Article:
The Financial Post revealed March 29 that Bombardier, Inc. (TSX:BBD.B) compensated its top five executives and Board Chairman Pierre Beaudoin to the tune of US$54.5 million over the past two fiscal years, despite delivering US$6.3 billion in losses. While the fat cats in the C-suite got paid handsomely for undertaking a turnaround plan that is still very much in doubt, almost 15,000 current employees found out they’ll be on the unemployment line by the end of 2018. The rich get richer on the back of taxpayer dollars. Remember, it’s not just about the $372.5 million loan announced by the Federal…
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The Financial Post revealed March 29 that Bombardier, Inc. (TSX:BBD.B) compensated its top five executives and Board Chairman Pierre Beaudoin to the tune of US$54.5 million over the past two fiscal years, despite delivering US$6.3 billion in losses.
While the fat cats in the C-suite got paid handsomely for undertaking a turnaround plan that is still very much in doubt, almost 15,000 current employees found out they’ll be on the unemployment line by the end of 2018.
The rich get richer on the back of taxpayer dollars.
Remember, it’s not just about the $372.5 million loan announced by the Federal Government in February; Bombardier has been taking money from the feds since 1965 when it borrowed $35 million.
Since then, according to the Fraser Institute, it’s managed to cajole various governments in power (Liberal and Progressive Conservative) into handing over $1.1 billion, and that figure doesn’t include the Quebec government, which is said to have advanced more than $2 billion over the years.
Recently, I discussed how insane it was to own Valeant Pharmaceuticals Intl Inc. (TSX:VRX)(NYSE:VRX) given that it had paid out US$165.1 million to the current CEO and CFO along with former CEO Michael Pearson. Valeant’s largesse makes Bombardier look like cheapskates in comparison — but this is no laughing matter.
Study after study has shown that above-average compensation does not produce market-beating financial results or extraordinary stock performance.
Bombardier CEO Alain Bellemare received total 2016 compensation of US$9.5 million, which included US$5.2 million in the form of stock awards and options. Let’s forget this little pot of gold for a moment. Bellemare’s cash compensation and other non-incentive benefits were US$4.3 million — a substantial amount for 99% of Canadians.
In my Valeant article, I used Lars Rebien Sørensen, CEO of Novo Nordisk A/S (ADR) (NYSE:NVO), as an example of sensible CEO compensation. Sørensen was paid the equivalent of US$4.3 million in 2016 with just 23% of the total generated from stock awards. Sørensen retired in January after 16 years as CEO.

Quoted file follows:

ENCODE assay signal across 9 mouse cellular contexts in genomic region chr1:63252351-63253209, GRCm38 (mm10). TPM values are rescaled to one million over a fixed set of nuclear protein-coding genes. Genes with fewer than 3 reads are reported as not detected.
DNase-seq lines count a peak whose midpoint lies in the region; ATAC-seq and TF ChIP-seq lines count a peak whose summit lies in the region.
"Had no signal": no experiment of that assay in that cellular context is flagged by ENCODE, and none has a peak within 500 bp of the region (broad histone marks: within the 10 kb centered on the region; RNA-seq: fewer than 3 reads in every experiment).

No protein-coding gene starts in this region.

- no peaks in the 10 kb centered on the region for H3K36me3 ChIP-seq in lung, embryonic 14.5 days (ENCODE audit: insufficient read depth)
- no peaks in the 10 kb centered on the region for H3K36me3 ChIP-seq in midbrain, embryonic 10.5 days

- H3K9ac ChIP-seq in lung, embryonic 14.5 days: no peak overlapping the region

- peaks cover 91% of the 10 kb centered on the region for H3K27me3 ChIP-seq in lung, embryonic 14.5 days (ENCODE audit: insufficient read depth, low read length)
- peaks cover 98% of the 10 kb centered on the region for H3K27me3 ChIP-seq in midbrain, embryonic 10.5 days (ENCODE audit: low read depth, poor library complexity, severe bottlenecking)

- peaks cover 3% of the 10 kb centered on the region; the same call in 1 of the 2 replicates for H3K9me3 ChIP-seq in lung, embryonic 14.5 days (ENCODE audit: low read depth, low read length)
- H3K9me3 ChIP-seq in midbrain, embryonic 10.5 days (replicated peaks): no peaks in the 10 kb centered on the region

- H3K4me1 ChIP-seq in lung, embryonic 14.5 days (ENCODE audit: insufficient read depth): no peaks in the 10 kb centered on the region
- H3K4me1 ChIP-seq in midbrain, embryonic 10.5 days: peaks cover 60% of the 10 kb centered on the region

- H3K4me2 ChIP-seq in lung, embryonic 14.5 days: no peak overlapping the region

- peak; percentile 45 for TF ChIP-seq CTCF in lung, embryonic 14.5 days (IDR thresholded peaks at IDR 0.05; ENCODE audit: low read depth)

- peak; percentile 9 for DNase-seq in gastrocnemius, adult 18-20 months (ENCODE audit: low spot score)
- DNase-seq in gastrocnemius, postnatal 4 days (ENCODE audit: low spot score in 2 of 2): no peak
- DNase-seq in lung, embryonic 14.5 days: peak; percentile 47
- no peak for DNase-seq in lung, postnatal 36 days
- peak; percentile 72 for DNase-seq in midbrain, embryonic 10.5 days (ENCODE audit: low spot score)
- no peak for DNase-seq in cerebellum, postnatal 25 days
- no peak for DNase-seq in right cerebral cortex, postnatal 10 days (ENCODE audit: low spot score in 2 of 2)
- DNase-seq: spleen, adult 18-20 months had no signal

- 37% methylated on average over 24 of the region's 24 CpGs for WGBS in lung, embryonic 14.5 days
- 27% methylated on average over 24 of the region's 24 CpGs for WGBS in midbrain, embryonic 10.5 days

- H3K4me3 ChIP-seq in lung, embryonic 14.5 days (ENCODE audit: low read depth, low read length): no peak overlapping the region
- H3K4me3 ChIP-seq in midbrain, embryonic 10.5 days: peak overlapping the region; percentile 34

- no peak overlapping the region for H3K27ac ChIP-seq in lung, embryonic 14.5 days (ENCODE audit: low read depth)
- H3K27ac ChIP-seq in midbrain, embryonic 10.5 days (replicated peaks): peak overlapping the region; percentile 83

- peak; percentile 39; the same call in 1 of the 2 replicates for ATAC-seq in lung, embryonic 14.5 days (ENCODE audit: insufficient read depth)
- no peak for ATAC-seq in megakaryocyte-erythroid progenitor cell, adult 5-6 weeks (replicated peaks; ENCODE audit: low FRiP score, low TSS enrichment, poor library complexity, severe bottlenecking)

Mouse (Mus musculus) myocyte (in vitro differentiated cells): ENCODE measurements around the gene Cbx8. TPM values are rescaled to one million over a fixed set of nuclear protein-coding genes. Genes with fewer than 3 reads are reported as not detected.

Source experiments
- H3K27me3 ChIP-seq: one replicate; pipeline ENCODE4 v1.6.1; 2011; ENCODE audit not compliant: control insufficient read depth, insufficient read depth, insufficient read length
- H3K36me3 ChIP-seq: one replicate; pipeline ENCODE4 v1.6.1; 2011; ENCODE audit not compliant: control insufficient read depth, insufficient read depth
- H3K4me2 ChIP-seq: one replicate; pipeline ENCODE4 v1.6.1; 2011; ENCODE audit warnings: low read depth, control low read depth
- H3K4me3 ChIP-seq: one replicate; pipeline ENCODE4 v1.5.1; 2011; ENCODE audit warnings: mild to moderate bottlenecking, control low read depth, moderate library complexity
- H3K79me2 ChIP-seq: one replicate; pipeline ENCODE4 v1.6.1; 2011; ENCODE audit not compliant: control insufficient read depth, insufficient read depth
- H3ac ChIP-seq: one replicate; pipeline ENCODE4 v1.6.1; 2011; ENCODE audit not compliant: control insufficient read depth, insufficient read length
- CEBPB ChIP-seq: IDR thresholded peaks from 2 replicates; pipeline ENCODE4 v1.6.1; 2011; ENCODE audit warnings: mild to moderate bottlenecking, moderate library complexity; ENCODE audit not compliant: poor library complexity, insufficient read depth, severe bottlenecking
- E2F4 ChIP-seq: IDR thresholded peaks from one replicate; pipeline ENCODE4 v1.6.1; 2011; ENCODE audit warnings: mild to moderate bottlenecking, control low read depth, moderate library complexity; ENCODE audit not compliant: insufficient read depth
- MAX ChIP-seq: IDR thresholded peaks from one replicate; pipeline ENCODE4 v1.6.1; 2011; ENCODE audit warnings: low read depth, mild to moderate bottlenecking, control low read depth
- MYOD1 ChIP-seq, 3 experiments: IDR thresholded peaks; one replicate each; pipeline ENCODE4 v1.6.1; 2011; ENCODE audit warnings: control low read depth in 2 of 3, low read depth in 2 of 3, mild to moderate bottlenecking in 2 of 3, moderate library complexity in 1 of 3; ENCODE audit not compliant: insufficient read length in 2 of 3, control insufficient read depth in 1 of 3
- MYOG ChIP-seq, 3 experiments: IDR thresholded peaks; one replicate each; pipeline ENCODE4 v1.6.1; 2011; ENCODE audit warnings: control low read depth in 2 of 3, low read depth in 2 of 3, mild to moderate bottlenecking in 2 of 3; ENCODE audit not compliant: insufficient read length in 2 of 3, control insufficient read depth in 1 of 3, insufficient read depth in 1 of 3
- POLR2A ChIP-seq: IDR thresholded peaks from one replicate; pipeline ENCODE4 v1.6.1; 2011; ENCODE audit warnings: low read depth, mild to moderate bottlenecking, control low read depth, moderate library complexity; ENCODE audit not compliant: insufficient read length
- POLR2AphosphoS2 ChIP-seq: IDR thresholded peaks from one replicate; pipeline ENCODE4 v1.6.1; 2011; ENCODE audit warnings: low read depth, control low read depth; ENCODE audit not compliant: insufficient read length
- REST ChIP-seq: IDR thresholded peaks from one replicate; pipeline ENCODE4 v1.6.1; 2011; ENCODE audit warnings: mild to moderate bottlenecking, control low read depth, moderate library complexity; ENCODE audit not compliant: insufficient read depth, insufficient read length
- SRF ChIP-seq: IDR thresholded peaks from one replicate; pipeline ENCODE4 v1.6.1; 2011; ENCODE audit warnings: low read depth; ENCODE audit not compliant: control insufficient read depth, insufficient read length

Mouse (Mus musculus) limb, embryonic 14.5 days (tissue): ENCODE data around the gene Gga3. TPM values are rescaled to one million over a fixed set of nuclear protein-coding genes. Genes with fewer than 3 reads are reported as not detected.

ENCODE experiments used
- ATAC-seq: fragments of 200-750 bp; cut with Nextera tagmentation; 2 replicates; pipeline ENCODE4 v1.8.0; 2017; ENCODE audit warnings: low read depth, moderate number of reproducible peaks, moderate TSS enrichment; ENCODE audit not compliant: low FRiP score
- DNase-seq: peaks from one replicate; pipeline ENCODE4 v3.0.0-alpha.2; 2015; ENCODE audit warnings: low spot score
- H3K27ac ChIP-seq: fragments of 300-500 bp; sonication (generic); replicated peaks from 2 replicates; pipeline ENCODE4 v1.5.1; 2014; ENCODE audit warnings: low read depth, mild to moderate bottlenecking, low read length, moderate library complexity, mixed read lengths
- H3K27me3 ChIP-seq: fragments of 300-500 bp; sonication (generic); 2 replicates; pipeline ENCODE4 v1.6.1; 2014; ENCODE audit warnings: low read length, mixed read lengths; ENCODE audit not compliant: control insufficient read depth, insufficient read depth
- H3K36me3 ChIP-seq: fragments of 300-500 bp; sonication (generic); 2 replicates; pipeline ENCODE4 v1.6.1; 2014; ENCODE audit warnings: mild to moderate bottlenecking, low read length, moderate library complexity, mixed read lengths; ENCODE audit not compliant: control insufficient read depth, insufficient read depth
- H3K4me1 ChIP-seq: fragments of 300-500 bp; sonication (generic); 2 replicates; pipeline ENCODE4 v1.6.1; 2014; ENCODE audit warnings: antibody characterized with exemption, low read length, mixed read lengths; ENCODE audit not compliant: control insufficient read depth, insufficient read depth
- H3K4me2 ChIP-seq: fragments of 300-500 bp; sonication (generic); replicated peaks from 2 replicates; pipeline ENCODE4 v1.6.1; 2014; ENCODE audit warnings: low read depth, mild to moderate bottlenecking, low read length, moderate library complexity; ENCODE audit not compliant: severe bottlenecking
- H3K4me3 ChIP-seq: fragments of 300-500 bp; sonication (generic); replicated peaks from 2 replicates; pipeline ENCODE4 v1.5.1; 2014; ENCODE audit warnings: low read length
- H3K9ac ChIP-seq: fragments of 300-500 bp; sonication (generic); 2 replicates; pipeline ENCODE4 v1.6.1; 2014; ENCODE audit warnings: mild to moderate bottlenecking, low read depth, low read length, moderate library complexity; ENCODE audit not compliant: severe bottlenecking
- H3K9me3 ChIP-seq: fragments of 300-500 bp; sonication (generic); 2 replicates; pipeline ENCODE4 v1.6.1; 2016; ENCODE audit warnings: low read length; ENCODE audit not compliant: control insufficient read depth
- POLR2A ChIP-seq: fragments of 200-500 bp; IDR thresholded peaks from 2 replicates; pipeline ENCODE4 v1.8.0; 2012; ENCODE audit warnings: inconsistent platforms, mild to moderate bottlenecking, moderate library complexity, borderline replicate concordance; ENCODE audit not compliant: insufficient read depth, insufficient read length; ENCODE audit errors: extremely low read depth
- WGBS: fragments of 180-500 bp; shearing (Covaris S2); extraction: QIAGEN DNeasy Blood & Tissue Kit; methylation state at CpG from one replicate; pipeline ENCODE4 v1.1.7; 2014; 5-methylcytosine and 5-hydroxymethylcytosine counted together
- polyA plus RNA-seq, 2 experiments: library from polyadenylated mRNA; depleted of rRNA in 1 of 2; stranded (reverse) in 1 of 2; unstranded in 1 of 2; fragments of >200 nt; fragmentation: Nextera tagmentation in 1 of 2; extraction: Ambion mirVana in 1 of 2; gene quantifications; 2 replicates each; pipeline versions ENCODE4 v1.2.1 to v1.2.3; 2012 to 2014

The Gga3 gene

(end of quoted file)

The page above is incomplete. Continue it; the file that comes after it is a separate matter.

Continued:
Novo Nordisk had 2016 revenue and net profits of US$16.2 billion and US$5.5 billion, respectively. So, Sørensen was paid 0.03% of his company’s total annual revenue. Bellemare was paid 0.06% of Bombardier’s total revenue of US$16.3 billion, almost identical to Novo Nordisk, despite losing US$981 million.
On a relative basis, the former Novo Nordisk CEO made US$6.5 billion more than the Bombardier CEO, and yet Bellemare was paid twice as much. Even if you subtract the stock and option awards, he still did very well.
What’s laughable is Bombardier’s response. “For instance, 85% of the compensation of the president and CEO is at risk and 28% is comprised of stock options whose value depends on the appreciation of the Bombardier stock, something that would of course benefit all shareholders,” wrote company spokesman Simon Letendre in an email to The Financial Post.
I have two problems with this.
First, Bellemare had US$4.3 billion in compensation that wasn’t at risk (Bombardier considers the US$2.4 million in non-equity short-term incentives at risk; I do not), providing the executive with a very comfortable living. Second, the last thing you want to provide a CEO in this kind of situation is a short-term carrot like a higher share price; that’s bound to work against you.
The only reward should be for producing real revenue growth and sustainable profits.
As it stands, Bombardier is a house of cards.
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Fool contributor Will Ashworth has no position in any stocks mentioned. Tom Gardner owns shares of Valeant Pharmaceuticals. The Motley Fool owns shares of Valeant Pharmaceuticals.